Students get to interview real people, craft real personas, and come up with a solution that can be implemented in real life, which is what many hiring managers look for in prospective employees. However, with so many courses available, it can be daunting for a student to pick the right one, especially with the costs and commitment involved. Check out this article on what you should look out for when choosing a course.

CuriousCore 4-month UX Career Accelerator

Here at CuriousCore, our 4-month UX Career Accelerator course is designed to help students transition into UX similar to the UX courses/bootcamps mentioned above. Our course is online and taken part-time, so as to allow our students to continue working while in the course.

However, unlike many other courses, we take a step further by exposing students to real-world projects with real clients, rather than just working on a theoretical brief. Students will get the opportunity to interact with teams from different companies to collaborate and design a solution that has an actual impact.

Our students in a meeting with their clients at NSOLS

Having real projects is incredibly valuable to have in a UX portfolio to help you stand out amongst other course graduates from other schools. Many employers are also valuing potential candidates that have completed actual projects with real results rather than just having a course certificate.

A group of our students worked with Banyan Tree to revamp and re-design their platform and app through the user research and discussion they had with the Banyan Tree team. The project was a success as the clients were very pleased with the results and took over the proposal for further consideration. Check out this page if you’re interested in learning more about the projects our students have worked on.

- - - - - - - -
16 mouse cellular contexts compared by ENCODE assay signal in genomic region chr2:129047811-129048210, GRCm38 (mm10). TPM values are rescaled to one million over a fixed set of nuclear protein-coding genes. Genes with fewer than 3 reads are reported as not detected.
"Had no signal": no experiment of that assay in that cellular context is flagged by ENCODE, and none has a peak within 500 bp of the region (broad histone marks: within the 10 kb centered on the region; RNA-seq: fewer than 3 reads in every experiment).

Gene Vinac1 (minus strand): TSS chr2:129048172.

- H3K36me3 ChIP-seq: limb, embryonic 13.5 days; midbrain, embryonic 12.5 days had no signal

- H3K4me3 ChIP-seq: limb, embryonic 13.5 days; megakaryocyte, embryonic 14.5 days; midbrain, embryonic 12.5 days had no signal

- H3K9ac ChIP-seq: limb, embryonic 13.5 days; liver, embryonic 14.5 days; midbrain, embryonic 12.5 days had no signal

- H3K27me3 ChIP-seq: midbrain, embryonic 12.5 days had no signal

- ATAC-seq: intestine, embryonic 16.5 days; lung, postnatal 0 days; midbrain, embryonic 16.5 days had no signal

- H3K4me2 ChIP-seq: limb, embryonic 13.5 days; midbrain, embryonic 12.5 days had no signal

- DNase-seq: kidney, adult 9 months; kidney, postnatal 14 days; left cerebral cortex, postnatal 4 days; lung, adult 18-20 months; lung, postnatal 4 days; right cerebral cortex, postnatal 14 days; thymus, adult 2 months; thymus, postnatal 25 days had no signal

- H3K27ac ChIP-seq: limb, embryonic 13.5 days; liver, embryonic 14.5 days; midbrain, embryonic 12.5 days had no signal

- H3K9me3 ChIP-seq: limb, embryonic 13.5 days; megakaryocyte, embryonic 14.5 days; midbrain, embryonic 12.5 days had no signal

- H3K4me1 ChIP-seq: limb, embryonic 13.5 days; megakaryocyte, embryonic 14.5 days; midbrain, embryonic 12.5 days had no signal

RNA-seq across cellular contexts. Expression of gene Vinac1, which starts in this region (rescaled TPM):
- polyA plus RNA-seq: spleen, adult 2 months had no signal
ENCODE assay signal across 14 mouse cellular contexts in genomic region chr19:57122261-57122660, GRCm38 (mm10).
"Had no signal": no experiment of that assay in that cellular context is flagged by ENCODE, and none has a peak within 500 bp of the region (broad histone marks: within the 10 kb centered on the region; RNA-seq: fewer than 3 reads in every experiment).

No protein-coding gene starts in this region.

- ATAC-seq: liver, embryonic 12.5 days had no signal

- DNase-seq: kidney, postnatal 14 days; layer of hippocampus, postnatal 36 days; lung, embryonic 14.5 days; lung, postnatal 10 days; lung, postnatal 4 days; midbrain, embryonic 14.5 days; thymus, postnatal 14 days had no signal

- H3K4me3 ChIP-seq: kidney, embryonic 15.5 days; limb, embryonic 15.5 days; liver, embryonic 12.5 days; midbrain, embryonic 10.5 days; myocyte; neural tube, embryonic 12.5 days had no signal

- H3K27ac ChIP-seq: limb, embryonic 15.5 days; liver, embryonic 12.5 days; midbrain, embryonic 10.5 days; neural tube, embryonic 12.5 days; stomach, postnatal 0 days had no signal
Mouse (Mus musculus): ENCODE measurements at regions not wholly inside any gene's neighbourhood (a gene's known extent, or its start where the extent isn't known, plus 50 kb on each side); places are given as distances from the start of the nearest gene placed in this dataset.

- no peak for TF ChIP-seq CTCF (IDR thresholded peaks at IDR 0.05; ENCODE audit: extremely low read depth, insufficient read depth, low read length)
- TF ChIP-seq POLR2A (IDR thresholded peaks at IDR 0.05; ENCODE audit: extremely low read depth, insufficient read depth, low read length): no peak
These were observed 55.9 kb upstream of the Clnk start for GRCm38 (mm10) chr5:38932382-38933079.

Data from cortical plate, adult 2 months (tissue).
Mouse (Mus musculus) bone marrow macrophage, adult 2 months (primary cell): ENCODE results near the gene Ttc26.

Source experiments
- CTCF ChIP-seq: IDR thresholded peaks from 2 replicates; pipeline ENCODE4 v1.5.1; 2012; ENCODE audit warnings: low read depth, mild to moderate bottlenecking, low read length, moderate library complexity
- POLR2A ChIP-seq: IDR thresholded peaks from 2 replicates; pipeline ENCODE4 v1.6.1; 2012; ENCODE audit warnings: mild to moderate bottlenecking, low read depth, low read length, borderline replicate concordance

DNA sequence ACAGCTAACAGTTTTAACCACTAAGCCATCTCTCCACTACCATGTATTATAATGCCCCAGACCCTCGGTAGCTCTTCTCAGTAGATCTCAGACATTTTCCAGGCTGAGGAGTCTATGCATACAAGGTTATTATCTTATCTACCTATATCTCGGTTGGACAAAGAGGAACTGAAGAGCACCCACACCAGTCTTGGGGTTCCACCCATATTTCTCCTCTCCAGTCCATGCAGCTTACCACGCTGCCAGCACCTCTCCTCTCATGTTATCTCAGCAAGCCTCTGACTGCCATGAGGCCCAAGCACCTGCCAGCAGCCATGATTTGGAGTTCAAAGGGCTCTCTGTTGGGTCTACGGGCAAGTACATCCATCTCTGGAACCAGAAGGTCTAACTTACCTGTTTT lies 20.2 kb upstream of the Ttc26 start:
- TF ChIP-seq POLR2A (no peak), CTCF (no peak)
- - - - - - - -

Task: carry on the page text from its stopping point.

Source: Joyce Li

Live lessons with industry practitioners and guest speakers are another highlight of the course for our students to gain industry knowledge and networking. Besides project experience and UX knowledge, the course also places a strong emphasis on preparing students to secure a job in the industry through career coaching sessions, mock interviews, and portfolio reviews with real industry professionals. This is to give our students the best chance to secure relevant roles once they graduate, as seen by our graduates’ placement rate.

Industry guest speakers during the course


Commitment, time, and money spent are definitely big factors for individuals thinking of taking part in a full UX course/bootcamps. However, the results do speak for themselves as graduates from these course/bootcamps are able to craft better portfolios, perform better at interviews, and secure jobs in the field, as compared to one that focuses on self-learning.

So to answer the question if part-time UX course/bootcamps are worth it for aspiring UX designers, the answer is really up to you. There is no doubt that there are many helpful resources online for those wanting to embark on this journey on their own, however, these courses are able to push students further and provide them with a strong foundation and direction for their UX career, from the learning of UX fundamentals to career coaching. They are designed to ensure that students maximise their chances at successfully breaking into the UX industry.

I hope that this article has given you a better insight into the different UX resources available and how you can transition into the industry. If you want to know more about user experience and its industry, do check out our other resources available on our website, such as our articles, weekly webinars, and podcasts. Always remember that learning is a marathon and not a sprint. We wish you the best of luck in your UX journey.

CuriousCore offers both a 2-day UX course and an intensive 4-month career accelerator course for those keen on transitioning into the industry. Click the buttons below to find out more.